Event Aggregator

The next step up from simple events is the complete decoupling of the event publisher and event receiver through an event aggregator. Consider the case of a game over message. The game is decided to end by a rule manager class. Lots of things want to subscribe to this event: the game over UI, the input manager, any systems that spawn players or items or track score. But aside from the game over state, none of those systems have any reason to take a dependency on the rule manager. Instead, we’d like to abstract the publishing of events and receiving of them through an intermediary: the event aggregator.

I’ve seen several event dispatching solutions for sale on the Asset Store, but I decided to roll my own. I based my approach on the EventAggregator from Microsoft’s wonderful Prism library.

Where most event dispatchers operate on a string or enumeration lookup, the EventAggregator uses generics to facilitate a robust and type-safe interface:

    /// <summary>
    /// This function is called when the object becomes enabled and active.
    /// </summary>
    internal void OnEnable()
    {
        GlobalEventAggregator.GetEvent<GameOverEvent>().Subscribe(this.OnGameOver);
    }

    /// <summary>
    /// This function is called when the behaviour becomes disabled or inactive.
    /// </summary>
    internal void OnDisable()
    {
        GlobalEventAggregator.GetEvent<GameOverEvent>().Unsubscribe(this.OnGameOver);
    }

The GlobalEventAggregator simply provides a global point of access for a static EventAggregator instance:

    /// <summary>
    /// Gets an instance of an event type.
    /// </summary>
    /// <typeparam name="TEventType">The type of event to get.</typeparam>
    /// <returns>An instance of an event object of type TEventType.</returns>
    public static TEventType GetEvent<TEventType>() where TEventType : EventBase, new()
    {
        return EventAggregator.GetEvent<TEventType>();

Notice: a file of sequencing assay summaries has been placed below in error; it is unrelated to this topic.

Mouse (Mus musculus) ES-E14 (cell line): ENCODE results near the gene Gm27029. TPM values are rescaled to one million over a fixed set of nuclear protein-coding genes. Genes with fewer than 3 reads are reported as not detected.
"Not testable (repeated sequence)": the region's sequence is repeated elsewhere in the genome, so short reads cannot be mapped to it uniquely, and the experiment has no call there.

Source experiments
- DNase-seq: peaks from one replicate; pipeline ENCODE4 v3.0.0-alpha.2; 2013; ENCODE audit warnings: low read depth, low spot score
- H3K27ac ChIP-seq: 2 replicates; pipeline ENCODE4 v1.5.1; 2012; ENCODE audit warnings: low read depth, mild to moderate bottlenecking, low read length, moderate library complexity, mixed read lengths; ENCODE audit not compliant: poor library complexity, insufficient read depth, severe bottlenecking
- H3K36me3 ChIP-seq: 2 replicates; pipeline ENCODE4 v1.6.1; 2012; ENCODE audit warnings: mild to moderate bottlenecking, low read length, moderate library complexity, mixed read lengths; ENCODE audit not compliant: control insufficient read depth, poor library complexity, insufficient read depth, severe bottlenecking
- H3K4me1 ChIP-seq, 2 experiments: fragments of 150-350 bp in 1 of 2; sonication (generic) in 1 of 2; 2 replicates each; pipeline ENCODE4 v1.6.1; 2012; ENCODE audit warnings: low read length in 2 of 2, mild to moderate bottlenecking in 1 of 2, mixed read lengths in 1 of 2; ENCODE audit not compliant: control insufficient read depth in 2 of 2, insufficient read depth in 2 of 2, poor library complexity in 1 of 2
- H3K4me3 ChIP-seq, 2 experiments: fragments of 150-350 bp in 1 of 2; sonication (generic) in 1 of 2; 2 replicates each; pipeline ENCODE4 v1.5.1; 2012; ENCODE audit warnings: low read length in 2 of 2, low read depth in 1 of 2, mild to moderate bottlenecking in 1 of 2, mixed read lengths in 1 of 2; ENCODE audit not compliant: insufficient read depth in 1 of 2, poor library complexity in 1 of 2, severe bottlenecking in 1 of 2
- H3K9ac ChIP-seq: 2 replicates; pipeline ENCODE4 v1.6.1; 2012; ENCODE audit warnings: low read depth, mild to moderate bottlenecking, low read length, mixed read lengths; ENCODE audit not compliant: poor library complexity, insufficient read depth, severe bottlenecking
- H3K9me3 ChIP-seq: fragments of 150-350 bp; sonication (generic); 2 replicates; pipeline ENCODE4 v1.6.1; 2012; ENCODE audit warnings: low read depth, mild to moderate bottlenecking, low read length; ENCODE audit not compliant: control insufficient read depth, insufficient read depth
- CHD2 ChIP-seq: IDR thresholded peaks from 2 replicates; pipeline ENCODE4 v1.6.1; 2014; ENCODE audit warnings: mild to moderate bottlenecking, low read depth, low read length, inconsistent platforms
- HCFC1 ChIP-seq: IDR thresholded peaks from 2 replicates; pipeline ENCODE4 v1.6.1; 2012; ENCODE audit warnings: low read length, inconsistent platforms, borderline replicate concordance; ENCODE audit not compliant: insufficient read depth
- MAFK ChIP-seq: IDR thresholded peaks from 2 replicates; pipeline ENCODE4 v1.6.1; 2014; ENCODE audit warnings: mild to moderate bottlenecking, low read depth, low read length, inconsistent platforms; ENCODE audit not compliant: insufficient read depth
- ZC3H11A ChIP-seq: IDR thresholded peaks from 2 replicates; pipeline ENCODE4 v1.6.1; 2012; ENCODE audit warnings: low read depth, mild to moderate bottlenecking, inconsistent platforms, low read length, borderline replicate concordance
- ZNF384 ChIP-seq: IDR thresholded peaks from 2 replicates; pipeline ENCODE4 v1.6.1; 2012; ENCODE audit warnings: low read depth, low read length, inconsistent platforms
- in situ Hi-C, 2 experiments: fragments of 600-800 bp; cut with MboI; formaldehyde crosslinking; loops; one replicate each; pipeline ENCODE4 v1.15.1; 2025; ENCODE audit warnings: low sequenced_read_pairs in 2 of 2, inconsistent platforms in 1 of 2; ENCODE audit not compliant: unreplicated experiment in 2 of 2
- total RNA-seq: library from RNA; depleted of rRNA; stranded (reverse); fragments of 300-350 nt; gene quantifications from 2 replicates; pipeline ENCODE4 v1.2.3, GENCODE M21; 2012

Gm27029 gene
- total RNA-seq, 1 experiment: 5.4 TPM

}

Events are defined as derivatives of NotificationEvent. The GameOverEvent has no arguments:

public class GameOverEvent : NotificationEvent
{
}

But another example has a simple value type argument:

public class ScoreEvent : NotificationEvent<int>
{
}

And still another defines a complex type to carry more information:

public struct FireMessage
{
    public WeaponType weapon;
    public Vector3 position;
    public Vector3 direction;
}

public class FireEvent : NotificationEvent<FireMessage>
{
}

This means that every distinct event funneled through this system requires its own type definition. This may seem like overkill when a unique string will do just fine, but I find the strong type safety to be well worth the additional overhead. Not only that, but now my IDE can auto-generate event handlers with the correct arguments and validate the message type matches what I was expecting, which beats the pants off of a short list of “supported” argument types. Instead of an implicit contract where the consumer has to know which of a collection of arguments is applicable and which can’t be trusted, we get a strongly-typed message type with only the exact parameters we need. It’s a trade-off, but one that fits well with my programming style.

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